floating gate

In flash memory, a floating gate is a CMOS- (complementary metal-oxide semiconductor) based transistor that is capable of holding an electrical charge.

Flash memory is a type of Electronically Erasable Programmable Read Only Memory (EEPROM) chip which is programmed and erased in large blocks. The chip’s cells are arranged in a grid that has two transistors at each intersection. One of the transistors is known as a floating gate and the other one is called a control gate.  The two transistors are separated from each other by a thin dielectric material generally referred to as the oxide layer. Because the floating gate is electrically isolated by the oxide layer, any electrons placed on it are trapped there. This is what makes flash memory non-volatile.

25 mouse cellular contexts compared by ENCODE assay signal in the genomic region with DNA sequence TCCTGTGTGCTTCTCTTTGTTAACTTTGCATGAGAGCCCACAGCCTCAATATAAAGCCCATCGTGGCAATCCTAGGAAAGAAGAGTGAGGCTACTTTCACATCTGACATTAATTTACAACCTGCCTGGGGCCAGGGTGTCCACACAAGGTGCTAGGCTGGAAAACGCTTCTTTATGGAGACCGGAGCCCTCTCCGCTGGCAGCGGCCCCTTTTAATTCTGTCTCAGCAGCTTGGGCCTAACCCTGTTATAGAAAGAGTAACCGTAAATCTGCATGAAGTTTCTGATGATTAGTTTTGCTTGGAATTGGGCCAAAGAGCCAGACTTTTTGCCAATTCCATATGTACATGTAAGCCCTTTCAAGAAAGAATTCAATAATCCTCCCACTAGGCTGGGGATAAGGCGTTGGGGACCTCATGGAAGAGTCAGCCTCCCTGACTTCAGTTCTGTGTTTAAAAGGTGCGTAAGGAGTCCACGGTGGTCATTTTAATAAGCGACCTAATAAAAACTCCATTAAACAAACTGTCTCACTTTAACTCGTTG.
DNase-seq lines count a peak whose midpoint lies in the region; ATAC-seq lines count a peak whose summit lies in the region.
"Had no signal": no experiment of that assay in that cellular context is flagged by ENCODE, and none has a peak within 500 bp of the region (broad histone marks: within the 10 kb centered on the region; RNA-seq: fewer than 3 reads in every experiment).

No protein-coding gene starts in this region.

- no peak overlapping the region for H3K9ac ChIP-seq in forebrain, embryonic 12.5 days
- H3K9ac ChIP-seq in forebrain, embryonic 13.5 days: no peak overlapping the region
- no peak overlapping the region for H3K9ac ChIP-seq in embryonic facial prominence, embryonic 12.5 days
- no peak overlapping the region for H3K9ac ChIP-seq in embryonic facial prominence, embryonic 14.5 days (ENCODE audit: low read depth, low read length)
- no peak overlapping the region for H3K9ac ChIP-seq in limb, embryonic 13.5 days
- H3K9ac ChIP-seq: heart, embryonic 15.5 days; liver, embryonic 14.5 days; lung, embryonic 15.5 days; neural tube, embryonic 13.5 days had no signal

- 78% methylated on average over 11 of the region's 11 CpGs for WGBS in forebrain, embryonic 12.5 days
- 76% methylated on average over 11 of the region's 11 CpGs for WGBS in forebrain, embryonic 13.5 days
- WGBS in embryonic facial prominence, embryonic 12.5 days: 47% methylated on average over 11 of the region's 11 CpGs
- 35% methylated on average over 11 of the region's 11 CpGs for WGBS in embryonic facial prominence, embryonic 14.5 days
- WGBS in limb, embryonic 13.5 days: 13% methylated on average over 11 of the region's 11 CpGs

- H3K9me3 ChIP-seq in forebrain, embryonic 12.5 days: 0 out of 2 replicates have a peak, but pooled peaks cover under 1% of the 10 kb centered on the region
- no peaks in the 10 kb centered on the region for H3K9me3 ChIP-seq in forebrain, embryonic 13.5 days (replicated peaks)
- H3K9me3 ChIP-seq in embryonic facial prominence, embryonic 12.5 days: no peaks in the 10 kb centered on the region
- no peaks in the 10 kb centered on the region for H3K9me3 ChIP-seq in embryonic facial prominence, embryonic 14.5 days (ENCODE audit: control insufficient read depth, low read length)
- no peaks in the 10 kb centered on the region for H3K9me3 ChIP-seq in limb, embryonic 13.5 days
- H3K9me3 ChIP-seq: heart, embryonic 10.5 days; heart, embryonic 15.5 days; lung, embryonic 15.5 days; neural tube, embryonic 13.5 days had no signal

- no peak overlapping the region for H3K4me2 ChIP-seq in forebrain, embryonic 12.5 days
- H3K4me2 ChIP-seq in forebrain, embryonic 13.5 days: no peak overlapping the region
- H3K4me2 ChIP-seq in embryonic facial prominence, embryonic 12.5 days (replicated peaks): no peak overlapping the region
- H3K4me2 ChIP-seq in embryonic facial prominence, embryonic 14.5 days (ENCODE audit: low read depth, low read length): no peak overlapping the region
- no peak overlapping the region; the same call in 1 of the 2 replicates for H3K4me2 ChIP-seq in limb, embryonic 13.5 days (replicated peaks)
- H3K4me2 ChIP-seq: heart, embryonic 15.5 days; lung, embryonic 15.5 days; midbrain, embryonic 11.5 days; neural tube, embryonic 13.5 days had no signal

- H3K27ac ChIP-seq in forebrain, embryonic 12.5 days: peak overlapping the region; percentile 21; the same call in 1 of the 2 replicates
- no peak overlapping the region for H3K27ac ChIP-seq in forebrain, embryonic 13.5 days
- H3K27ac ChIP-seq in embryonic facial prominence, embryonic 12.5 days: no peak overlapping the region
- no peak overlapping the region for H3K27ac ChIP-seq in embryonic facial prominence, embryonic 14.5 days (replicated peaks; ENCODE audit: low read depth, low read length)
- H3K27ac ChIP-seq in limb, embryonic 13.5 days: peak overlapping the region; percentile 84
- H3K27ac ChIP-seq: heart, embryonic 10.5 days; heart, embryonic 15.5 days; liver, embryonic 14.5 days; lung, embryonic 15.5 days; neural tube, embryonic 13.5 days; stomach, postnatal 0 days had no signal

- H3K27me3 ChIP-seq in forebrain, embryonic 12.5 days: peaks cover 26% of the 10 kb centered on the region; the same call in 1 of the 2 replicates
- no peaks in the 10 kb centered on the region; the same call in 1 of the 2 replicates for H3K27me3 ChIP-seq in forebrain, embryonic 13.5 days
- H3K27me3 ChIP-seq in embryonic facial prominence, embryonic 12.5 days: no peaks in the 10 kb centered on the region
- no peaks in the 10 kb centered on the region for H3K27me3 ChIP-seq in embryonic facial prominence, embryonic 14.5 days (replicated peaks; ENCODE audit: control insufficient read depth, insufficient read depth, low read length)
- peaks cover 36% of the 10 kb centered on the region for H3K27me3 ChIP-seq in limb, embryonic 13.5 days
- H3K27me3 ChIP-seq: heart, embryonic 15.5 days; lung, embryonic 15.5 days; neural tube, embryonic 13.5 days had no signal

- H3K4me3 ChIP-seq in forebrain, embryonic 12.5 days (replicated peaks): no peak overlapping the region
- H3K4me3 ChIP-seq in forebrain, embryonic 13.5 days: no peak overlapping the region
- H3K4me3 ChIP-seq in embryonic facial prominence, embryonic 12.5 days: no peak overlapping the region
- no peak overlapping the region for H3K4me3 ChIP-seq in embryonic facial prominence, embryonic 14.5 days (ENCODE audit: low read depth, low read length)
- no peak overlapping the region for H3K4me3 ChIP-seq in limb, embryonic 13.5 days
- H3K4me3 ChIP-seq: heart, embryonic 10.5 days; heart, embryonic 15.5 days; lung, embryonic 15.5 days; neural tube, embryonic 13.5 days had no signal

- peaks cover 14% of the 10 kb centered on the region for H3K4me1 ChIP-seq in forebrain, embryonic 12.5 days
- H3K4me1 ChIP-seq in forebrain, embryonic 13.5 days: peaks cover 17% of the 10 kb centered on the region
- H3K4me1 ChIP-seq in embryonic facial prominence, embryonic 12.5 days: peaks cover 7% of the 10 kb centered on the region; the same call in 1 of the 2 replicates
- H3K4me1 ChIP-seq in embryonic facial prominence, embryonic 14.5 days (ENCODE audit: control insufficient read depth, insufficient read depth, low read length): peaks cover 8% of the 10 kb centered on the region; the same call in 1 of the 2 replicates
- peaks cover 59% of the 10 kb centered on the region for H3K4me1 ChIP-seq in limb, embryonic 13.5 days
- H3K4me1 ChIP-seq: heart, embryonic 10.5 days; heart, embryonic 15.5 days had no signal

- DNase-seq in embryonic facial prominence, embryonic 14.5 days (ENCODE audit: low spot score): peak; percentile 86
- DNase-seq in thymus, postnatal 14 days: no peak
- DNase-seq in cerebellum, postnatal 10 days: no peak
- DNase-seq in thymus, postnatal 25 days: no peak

Flash memory works by adding (charging) or removing (uncharging) electrons to and from a floating gate.  A bit’s 0 or 1 state depends upon whether or not the floating gate is charged or uncharged. When electrons are present on the floating gate, current can’t flow through the transistor and the bit state is 0.  This is the normal state for a floating gate. When electrons are removed from the floating gate, current is allowed to flow and the bit state is 1.

This was last updated in January 2012

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